13. HomerTaco

    HomerTaco Farts are the screams of trapped poop... Vendor

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    Driven cross country solo several times.

    Everyone's suggestions are good.

    I'd add this:

    I always carry 5gal. of extra gas. When I stop to rest or take a leak I'll top off the tank occasionally.

    This just allows for some added mileage and maybe piece of mind. :eek:
     
  14. CMan

    CMan Well-Known Member

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    Good suggestions here. I've traveled back and forth between Maine, Virginia, Texas, Colorado, and California a few times in various vehicles ('96 Tacoma, '06 S2000, '07 Tacoma, Civic, Veloster, etc.).

    I really liked having a GPS, especially with traffic alerts (or whatever they call it). Also, I found audio books really helped (moreso than music) because they engaged my mind.

    I've also camped in my vehicles during the trips (at 6'3", sleeping in a S2000 is not the most comfortable) and after you get over the idea of sleeping relatively "unprotected", it's actually a fun adventure.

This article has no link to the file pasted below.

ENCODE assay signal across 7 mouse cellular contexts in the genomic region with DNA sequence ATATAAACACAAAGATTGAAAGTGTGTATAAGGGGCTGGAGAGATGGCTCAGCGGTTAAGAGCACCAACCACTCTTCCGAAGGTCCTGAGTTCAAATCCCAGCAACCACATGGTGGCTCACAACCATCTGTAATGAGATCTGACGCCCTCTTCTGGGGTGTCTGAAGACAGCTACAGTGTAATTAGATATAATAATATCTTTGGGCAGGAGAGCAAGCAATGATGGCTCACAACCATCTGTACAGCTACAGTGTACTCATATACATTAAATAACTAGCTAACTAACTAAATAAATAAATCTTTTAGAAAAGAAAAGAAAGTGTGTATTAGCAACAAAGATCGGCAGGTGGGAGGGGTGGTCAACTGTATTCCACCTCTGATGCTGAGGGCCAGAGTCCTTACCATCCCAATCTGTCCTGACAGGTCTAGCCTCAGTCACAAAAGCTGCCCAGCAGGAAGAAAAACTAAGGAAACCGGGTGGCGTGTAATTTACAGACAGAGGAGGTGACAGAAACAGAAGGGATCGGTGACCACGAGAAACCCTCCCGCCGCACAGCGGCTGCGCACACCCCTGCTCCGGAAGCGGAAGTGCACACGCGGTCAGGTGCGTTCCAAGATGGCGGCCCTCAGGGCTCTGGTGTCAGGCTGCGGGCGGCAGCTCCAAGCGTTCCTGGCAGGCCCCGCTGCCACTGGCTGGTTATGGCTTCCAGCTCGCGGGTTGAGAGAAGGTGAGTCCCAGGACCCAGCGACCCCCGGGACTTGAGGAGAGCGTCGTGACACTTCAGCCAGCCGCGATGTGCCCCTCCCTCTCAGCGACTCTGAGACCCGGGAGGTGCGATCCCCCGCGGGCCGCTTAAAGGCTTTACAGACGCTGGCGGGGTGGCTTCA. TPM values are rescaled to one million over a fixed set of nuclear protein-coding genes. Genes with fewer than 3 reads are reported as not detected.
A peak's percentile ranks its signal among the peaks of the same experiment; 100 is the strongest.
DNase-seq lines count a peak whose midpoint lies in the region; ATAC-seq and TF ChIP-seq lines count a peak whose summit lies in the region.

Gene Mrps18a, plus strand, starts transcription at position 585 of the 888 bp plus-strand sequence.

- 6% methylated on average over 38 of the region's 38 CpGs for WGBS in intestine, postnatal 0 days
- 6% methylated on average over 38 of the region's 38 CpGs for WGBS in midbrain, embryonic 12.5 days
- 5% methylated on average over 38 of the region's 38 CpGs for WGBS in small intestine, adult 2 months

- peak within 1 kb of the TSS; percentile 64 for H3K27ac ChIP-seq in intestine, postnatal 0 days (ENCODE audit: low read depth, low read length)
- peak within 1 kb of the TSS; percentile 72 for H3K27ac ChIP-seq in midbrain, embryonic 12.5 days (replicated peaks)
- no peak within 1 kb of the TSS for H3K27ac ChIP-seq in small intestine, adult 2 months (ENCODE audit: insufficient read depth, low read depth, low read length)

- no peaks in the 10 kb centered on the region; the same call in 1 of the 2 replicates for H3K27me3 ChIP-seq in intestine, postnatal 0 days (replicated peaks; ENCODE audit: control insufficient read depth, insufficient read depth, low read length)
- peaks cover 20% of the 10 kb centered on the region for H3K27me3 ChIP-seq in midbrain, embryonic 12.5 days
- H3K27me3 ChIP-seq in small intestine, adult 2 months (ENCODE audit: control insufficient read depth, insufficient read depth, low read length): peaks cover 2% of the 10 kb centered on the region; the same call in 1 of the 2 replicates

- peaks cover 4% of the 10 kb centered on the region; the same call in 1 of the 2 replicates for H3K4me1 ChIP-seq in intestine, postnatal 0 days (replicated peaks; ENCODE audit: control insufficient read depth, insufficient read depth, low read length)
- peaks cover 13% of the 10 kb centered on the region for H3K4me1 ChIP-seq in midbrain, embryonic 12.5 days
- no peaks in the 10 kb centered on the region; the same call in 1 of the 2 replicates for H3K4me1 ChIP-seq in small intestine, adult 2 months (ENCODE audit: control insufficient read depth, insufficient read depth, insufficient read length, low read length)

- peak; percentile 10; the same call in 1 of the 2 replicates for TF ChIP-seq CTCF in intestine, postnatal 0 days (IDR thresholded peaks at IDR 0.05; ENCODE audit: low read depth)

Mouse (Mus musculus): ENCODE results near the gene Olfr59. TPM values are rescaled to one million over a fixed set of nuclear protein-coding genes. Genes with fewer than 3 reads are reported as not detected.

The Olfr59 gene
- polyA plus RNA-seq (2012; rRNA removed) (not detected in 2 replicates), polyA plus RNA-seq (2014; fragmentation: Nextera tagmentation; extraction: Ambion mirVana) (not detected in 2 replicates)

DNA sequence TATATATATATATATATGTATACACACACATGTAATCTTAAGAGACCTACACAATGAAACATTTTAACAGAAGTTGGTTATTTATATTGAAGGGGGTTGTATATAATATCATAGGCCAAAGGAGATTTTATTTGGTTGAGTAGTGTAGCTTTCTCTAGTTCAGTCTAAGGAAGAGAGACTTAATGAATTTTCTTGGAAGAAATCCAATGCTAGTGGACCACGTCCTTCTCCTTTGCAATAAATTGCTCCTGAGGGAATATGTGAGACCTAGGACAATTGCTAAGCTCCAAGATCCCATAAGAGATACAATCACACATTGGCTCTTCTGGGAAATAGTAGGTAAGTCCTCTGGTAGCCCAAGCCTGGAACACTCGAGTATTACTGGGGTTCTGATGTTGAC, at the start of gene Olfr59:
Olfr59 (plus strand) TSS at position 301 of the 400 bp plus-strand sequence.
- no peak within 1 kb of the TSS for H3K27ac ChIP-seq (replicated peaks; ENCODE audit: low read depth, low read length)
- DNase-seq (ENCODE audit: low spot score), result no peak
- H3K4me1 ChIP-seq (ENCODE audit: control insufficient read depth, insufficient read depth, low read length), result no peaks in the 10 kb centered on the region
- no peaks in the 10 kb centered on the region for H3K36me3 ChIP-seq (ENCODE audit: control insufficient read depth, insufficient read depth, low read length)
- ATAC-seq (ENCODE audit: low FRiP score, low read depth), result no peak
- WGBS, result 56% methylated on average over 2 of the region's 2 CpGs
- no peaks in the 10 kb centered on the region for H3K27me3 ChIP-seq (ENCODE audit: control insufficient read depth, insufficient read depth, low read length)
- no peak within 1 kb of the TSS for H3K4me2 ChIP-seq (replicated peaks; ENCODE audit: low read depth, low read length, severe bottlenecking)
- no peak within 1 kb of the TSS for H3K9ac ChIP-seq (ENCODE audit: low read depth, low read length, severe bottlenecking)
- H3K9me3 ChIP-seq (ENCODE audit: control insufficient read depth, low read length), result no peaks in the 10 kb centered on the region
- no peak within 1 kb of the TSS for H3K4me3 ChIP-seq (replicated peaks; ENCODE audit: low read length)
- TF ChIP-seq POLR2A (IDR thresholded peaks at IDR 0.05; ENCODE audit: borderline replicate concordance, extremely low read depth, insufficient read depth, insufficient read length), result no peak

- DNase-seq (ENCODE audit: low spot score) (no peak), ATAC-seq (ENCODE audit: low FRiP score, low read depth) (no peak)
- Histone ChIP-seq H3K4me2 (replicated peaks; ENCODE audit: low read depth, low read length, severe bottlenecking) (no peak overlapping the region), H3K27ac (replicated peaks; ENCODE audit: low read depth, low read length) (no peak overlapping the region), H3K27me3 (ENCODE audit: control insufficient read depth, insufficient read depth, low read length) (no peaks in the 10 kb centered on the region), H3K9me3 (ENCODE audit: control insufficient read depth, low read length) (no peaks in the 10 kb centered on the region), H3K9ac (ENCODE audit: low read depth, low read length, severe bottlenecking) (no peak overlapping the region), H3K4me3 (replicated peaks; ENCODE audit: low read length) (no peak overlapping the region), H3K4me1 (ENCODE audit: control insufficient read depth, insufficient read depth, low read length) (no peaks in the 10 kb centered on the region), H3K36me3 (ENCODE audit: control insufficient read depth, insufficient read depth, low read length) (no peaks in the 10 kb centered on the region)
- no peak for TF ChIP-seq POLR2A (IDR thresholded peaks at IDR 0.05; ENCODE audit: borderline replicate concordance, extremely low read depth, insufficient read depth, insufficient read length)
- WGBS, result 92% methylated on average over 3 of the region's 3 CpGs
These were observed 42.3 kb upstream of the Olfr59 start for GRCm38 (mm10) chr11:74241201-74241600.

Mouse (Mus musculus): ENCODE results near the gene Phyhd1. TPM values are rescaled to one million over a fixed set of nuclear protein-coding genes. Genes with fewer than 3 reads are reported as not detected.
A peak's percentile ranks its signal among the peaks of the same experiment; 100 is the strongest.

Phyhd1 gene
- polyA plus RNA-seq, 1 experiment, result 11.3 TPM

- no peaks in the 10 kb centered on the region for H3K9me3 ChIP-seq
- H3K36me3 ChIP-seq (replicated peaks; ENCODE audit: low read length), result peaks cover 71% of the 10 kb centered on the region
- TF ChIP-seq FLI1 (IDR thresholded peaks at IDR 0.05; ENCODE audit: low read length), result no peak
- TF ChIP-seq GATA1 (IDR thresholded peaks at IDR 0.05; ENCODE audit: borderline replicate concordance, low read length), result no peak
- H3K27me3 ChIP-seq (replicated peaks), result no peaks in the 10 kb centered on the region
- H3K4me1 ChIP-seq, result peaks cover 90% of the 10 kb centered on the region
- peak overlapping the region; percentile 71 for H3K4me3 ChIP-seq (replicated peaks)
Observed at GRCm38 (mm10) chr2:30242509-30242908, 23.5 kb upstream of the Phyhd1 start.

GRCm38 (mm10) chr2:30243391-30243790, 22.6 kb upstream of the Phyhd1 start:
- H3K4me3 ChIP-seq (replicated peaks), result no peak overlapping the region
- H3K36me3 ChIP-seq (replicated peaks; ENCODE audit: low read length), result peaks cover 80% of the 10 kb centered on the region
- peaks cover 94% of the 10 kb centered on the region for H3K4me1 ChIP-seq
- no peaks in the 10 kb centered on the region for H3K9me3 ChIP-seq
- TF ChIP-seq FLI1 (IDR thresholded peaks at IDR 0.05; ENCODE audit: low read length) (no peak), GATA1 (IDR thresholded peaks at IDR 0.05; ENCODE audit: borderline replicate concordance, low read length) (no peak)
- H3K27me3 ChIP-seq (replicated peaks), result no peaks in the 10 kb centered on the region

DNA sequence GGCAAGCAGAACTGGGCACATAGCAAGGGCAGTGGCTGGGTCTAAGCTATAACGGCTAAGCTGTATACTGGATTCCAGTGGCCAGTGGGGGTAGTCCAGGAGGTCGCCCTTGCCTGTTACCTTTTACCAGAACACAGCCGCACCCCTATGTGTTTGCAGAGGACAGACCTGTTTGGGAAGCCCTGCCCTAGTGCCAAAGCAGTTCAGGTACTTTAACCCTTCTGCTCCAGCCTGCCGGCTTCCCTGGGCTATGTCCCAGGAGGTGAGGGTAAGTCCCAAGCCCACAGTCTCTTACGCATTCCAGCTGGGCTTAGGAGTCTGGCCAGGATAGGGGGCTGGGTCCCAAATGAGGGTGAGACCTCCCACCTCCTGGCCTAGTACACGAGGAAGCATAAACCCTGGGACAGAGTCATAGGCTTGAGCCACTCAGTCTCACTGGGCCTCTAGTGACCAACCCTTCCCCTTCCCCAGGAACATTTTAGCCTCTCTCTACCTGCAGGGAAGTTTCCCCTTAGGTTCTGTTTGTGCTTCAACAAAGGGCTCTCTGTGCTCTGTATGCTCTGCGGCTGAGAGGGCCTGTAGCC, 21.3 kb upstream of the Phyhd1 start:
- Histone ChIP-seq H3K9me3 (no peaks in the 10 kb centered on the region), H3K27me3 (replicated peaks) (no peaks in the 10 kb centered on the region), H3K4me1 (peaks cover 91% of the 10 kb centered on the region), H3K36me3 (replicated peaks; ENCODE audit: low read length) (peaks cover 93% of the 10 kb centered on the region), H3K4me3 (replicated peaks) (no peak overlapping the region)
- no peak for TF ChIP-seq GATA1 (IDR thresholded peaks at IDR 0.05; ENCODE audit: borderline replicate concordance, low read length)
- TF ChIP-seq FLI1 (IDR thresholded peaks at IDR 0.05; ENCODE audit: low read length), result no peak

Just take your time. Walked around for a few minutes whenever you stop for gas. And enjoy yourself! I always enjoy driving over flying because you get to see so many things you'd never see at 30,000 feet.
     
  15. aficianado

    aficianado Well-Known Member

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    oh..REST AREAS are not that safe anymore.

    i've been offered inappropriate services several times. by men!
    when i stop at one, it is always daytime, and i never ever leave my wife unguarded.

    i have tried to sleep in one, and it is difficult to get any rest with one eye opened.

    just be careful.
     
  16. CMan

    CMan Well-Known Member

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    I'm trying to think, but I think the last time I stayed in a rest area was 2011 (wow, didn't realize it had been that long). There were a few cars with people camped out in them. I was surprised actually.

    I've only once had a problem with someone knocking on my window (back in 2003) looking for who knows what, but I wouldn't be surprised anymore.

    Next year, when I make my trip to/from VA and ME from here (TX), I'll probably give it more thought.
     
  17. FrankNasti

    FrankNasti Well-Known Member